An affront to human rights, their seekers and their defenders, and a disgrace to British legendary sense of humour – to say the least – the BBC produced and now airs, a TV “comedy” show called Asylum, in which “a whistleblower and an internet pirate find themselves trapped together under the threat of extradition in the London embassy of a fictional Latin American country.” Seriously ? It should be noted that a writer of this show has called for Assange assassination by the Met Police on Twitter. PUKE, to say the least.
As Assange spends more time deprived from liberties and sunshine, cut from his family, we worry about his health.
Right now despite the tremendous pressures, Assange is well alive and so is Wikileaks, operational, as proven by their continuing publications and brave actions, notably orchestrating NSA whistleblower Edward Snowden’s rescue from Hong Kong, in which journalist Sarah Harrison certainly didn’t lack Courage.
We should not be discouraged either and show support by our means as Wikileaks, Assange and his team stand among those at the avant-posts of the freedom of the press, which they firmly and innovatively defend. Their fate, the outcome of their struggles, is determinant for the fate of investigative journalism, freedom of expression, freedom of thought, knowledge of the world we live in, the fate of people.
“Edna was a defenceless elderly lady who died after terrible abuse and neglect in a BUPA care home even though the “BUPA Seven” had notified management. This campaign is dedicated to Edna’s memory and to all those who have suffered or died because a whistle-blower was ignored or too afraid to speak out.”
“Good news! The U.S. government decided today that because I did such a good job investigating the cyber-industrial complex, they’re now going to send me to investigate the prison-industrial complex. For the next 35 months, I’ll be provided with free food, clothes, and housing as I seek to expose wrongdoing by Bureau of Prisons officials and staff and otherwise report on news and culture in the world’s greatest prison system. I want to thank the Department of Justice for having put so much time and energy into advocating on my behalf; rather than holding a grudge against me for the two years of work I put into in bringing attention to a DOJ-linked campaign to harass and discredit journalists like Glenn Greenwald, the agency instead labored tirelessly to ensure that I received this very prestigious assignment. Wish me luck!”
and here was his allocution / sentencing statement :
“Good afternoon, Your Honor.
The allocution I give today is going to be a bit different from the sort that usually concludes a sentencing hearing, because this is an unusual case touching upon unusual issues. It is also a very public case, not only in the sense that it has been followed closely by the public, but also in the sense that it has implications for the public, and even in the sense that the public has played a major role, because, of course, the great majority of the funds for my legal defense was donated by the public. And so now I have three duties that I must carry out. I must express my regret, but I must also express my gratitude. And I also have to take this opportunity to ensure that the public understands what has been at stake in this case, and why it has proceeded in the way that it has. Because, of course, the public didn’t simply pay for my defense through its donations, they also paid for my prosecution through its tax dollars. And the public has a right to know what it is paying for. And Your Honor has a need to know what he is ruling on.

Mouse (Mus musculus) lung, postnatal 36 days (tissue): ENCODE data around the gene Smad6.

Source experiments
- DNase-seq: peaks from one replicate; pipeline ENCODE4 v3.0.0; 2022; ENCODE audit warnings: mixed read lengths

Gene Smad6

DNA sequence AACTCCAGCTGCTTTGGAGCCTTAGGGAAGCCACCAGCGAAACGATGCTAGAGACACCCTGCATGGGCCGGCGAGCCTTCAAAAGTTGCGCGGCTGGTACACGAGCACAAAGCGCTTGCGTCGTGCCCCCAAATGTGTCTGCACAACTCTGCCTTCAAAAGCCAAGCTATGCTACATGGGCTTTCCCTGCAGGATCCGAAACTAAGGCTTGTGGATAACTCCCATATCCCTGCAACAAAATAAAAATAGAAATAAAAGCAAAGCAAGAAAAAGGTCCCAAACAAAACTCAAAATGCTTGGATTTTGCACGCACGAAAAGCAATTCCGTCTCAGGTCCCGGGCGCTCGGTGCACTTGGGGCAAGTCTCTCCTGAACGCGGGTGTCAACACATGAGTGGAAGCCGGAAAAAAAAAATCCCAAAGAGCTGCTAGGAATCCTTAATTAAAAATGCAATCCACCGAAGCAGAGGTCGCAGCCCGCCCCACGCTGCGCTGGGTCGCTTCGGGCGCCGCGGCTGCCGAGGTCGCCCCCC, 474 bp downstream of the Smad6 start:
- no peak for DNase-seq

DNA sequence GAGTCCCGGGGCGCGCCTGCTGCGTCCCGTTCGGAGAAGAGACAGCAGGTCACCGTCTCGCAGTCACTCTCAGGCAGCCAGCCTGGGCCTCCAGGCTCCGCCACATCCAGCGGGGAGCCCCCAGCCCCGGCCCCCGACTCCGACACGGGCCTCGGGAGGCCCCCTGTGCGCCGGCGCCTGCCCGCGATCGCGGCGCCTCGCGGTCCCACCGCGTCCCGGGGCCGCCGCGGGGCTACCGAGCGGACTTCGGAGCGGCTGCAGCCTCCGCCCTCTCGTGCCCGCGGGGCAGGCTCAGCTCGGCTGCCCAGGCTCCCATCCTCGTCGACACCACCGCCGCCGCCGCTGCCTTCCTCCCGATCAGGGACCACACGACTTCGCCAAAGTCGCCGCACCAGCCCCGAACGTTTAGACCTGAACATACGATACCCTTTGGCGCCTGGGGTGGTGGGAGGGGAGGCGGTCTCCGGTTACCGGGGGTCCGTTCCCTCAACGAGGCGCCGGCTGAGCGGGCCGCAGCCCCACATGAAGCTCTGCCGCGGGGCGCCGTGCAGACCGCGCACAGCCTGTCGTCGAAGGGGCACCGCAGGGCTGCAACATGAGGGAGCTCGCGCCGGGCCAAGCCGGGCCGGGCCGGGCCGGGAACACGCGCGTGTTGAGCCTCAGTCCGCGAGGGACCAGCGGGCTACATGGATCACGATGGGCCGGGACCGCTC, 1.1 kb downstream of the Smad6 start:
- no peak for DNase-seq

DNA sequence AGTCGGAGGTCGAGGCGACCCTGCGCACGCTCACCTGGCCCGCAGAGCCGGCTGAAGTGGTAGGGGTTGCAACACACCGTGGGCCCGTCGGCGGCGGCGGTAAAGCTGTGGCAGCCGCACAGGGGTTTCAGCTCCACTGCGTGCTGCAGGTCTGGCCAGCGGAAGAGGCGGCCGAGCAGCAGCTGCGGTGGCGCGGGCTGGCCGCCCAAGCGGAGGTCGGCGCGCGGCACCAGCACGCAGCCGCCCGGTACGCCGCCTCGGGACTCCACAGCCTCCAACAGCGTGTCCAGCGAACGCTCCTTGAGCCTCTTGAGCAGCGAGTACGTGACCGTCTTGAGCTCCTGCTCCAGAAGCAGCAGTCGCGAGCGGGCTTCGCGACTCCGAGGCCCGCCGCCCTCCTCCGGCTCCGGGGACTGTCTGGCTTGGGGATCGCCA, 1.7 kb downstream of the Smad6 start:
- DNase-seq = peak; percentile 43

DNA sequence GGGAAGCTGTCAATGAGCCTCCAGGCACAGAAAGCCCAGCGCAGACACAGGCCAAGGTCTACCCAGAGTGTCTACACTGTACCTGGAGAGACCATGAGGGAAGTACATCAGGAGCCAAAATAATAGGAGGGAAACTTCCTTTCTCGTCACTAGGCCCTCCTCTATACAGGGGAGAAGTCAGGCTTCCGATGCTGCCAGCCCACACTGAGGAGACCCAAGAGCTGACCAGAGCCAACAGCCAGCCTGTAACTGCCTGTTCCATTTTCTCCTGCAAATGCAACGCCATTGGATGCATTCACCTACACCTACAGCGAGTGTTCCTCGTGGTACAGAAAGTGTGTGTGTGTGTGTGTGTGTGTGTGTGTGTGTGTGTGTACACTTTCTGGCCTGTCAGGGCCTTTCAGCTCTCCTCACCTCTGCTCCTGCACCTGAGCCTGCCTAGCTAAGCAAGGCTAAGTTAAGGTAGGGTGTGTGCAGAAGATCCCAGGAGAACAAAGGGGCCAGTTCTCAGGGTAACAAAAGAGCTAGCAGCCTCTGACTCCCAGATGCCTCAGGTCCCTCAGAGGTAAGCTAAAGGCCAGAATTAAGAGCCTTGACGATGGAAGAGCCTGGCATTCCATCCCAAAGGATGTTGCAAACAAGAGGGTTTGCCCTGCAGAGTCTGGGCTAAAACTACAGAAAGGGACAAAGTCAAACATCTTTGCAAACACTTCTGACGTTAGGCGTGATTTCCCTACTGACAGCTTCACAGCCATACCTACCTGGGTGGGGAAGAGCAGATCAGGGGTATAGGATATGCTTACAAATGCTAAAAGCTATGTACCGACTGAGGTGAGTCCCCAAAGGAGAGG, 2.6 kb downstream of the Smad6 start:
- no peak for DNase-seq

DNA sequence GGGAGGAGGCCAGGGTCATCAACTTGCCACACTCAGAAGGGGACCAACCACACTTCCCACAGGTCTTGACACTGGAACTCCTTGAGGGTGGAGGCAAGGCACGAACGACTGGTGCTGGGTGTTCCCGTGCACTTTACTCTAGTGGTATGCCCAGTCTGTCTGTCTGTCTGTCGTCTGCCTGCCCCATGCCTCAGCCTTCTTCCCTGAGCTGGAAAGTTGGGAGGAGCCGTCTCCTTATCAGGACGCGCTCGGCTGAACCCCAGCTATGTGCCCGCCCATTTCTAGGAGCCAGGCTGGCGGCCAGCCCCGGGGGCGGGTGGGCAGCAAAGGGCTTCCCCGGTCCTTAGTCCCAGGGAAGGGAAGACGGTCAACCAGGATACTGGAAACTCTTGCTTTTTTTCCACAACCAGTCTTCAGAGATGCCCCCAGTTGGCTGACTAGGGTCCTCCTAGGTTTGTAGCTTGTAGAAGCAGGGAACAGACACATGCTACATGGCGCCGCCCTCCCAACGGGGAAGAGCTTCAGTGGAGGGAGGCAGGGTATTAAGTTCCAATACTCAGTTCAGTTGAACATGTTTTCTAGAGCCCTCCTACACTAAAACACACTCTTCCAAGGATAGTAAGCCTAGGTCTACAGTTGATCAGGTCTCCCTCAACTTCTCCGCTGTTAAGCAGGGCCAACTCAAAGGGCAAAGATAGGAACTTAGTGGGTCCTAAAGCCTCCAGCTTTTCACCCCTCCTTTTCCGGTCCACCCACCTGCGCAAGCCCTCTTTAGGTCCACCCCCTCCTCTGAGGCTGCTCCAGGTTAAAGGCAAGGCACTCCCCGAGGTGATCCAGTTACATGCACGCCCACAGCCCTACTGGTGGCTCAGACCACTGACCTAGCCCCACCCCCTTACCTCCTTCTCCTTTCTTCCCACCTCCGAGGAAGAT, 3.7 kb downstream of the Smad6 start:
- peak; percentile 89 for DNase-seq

“Like many parents of a bright mind, IBM would like Watson to pursue a medical career, so it should come as no surprise that one of the apps under development is a medical-diagnosis tool. Most of the previous attempts to make a diagnostic AI have been pathetic failures, but Watson really works. When, in plain English, I give it the symptoms of a disease I once contracted in India, it gives me a list of hunches, ranked from most to least probable. The most likely cause, it declares, is Giardia—the correct answer. This expertise isn’t yet available to patients directly; IBM provides access to Watson’s intelligence to partners, helping them develop user-friendly interfaces for subscribing doctors and hospitals. “I believe something like Watson will soon be the world’s best diagnostician—whether machine or human,” says Alan Greene, chief medical officer of Scanadu, a startup that is building a diagnostic device inspired by the Star Trek medical tricorder and powered by a cloud AI. “At the rate AI technology is improving, a kid born today will rarely need to see a doctor to get a diagnosis by the time they are an adult.”
“EBOLA has a new enemy: an army of hackers. Alongside health workers and fast-tracked vaccines, software developers are now part of the campaign, putting together novel tools which could save lives.
Earlier this month, teams of physicians and graduate students from various disciplines spent a weekend huddled round laptops and drawing boards in the Saïd Business School at the University of Oxford. The aim of the Ebola Crisis Hackathon was to develop software and systems to help West African communities devastated by the worst-ever outbreak of the disease.”